March 13, 2018: Journal of Youth and Adolescence
Ann Meier, Benjamin Swartz Hartmann, Ryan Larson
Extracurricular activity participation is linked to positive development, but it is also a setting for inequality. Using a quarter century of data from Monitoring the Future (N = 593,979; 51% female; 65% non-Hispanic white; 13% non-Hispanic black; 12% Hispanic; 4% non-Hispanic Asian/Pacific Islander; 7% other race), this article documents patterns and trends in school-based extracurricular participation by race, social class, gender, and age, and their links to academic and substance use outcomes. Findings reveal differences by race and confirm a division by social class that has worsened over time...
March 13, 2018: Journal of Youth and Adolescence
Stacey L Bradbury, Eric F Dubow, Sarah E Domoff
Recently, cyber-victimization has become an ever increasing concern for adolescents. Given the negative consequences of cyber-victimization, it is important to understand how adolescents learn strategies to cope (i.e., "coping socialization") with cyber-victimization. The purpose of this study is to understand common coping strategies reported by adolescents, identify from whom youth learn cyber-victimization coping strategies (coaching), and explore how coaching is associated with adolescents' self-reported use of coping...
March 13, 2018: Journal of Youth and Adolescence
Marie Skubak Tillyer, James V Ray, Marissa E Hinton
Victimization theories suggest parents can serve as guardians to protect adolescents from victimization, yet findings from studies examining the main effects of parenting variables on adolescent victimization are mixed. Prior research suggests that it is the combination of parental warmth and monitoring that produces the best results across a range of other outcomes. The current study used data collected from a sample of serious adolescent offenders as part of the Pathways to Desistance study (N = 888; 16...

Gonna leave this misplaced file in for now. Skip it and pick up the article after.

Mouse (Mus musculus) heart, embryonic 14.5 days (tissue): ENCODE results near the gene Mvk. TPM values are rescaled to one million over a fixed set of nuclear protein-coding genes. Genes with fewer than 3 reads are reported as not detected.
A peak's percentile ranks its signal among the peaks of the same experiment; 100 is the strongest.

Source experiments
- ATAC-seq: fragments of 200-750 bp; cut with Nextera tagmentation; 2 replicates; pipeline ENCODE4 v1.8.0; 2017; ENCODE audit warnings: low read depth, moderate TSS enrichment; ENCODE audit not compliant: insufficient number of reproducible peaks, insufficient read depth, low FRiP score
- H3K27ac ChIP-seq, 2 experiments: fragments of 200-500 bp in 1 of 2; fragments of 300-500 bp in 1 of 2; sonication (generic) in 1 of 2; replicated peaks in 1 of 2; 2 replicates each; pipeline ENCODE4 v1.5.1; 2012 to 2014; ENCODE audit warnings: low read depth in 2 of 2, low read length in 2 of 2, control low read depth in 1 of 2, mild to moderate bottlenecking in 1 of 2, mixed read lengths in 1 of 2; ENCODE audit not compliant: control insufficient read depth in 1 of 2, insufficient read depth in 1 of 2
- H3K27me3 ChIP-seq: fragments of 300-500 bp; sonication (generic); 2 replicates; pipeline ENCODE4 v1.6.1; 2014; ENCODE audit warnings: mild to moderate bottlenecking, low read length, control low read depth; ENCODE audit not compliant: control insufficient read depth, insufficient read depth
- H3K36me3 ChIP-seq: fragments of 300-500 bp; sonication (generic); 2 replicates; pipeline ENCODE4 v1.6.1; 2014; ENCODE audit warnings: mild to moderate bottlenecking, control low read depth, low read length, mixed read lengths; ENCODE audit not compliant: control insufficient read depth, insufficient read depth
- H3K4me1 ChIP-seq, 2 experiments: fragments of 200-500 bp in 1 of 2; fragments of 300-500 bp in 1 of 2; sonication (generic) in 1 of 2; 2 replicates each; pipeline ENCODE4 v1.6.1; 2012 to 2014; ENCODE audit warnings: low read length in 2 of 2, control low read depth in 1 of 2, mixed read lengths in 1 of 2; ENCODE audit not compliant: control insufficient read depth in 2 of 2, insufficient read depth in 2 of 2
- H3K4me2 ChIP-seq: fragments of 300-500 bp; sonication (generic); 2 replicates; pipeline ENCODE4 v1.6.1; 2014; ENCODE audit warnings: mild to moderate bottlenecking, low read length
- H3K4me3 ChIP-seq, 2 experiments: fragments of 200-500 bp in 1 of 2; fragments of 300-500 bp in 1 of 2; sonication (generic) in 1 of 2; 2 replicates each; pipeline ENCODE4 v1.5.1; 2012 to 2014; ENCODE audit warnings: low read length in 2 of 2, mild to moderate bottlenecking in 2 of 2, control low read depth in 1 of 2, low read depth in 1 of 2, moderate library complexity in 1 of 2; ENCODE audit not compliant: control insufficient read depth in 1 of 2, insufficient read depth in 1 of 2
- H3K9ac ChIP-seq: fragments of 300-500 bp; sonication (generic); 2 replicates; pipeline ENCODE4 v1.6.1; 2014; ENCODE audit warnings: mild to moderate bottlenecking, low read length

March 3, 2018: Journal of Youth and Adolescence
Frank Reichert, Jiaxin Chen, Judith Torney-Purta
Students' learning experiences and outcomes are shaped by school and classroom contexts. Many studies have shown how an open, democratic classroom climate relates to learning in the citizenship domain and helps nurture active and engaged citizens. However, little research has been undertaken to look at how such a favorable classroom climate may work together with broader school factors. The current study examines data from 14,292 Nordic eighth graders (51% female) who had participated in the International Civic and Citizenship Education Study in 2009, as well as contextual data from 5,657 teachers and 618 principals...
March 3, 2018: Journal of Youth and Adolescence
Dorothy L Espelage, Kathleen C Basile, Ruth W Leemis, Tracy N Hipp, Jordan P Davis
The Bully-Sexual Violence Pathway theory has indicated that bullying perpetration predicts sexual violence perpetration among males and females over time in middle school, and that homophobic name-calling perpetration moderates that association among males. In this study, the Bully-Sexual Violence Pathway theory was tested across early to late adolescence. Participants included 3549 students from four Midwestern middle schools and six high schools. Surveys were administered across six time points from Spring 2008 to Spring 2013...
March 2, 2018: Journal of Youth and Adolescence
Lindsay Till Hoyt, Julie Maslowsky, Julie S Olson, Allison G Harvey, Julianna Deardorff, Emily J Ozer
Most adolescents face numerous obstacles to good sleep, which may undermine healthy development. In this study, we used latent class analysis and identified four categories of sleep barriers in a diverse sample of 553 urban youth (57% female). The majority profile, School/Screens Barriers, reported the most homework and extracurricular barriers, along with high screen time. The Home/Screens Barriers class (i.e., high environmental noise, light, screen use) and the High/Social Barriers class (i.e., high barriers across domains, particularly social) reported the poorest sleep quality and highest depressive/anxiety symptoms...
March 2, 2018: Journal of Youth and Adolescence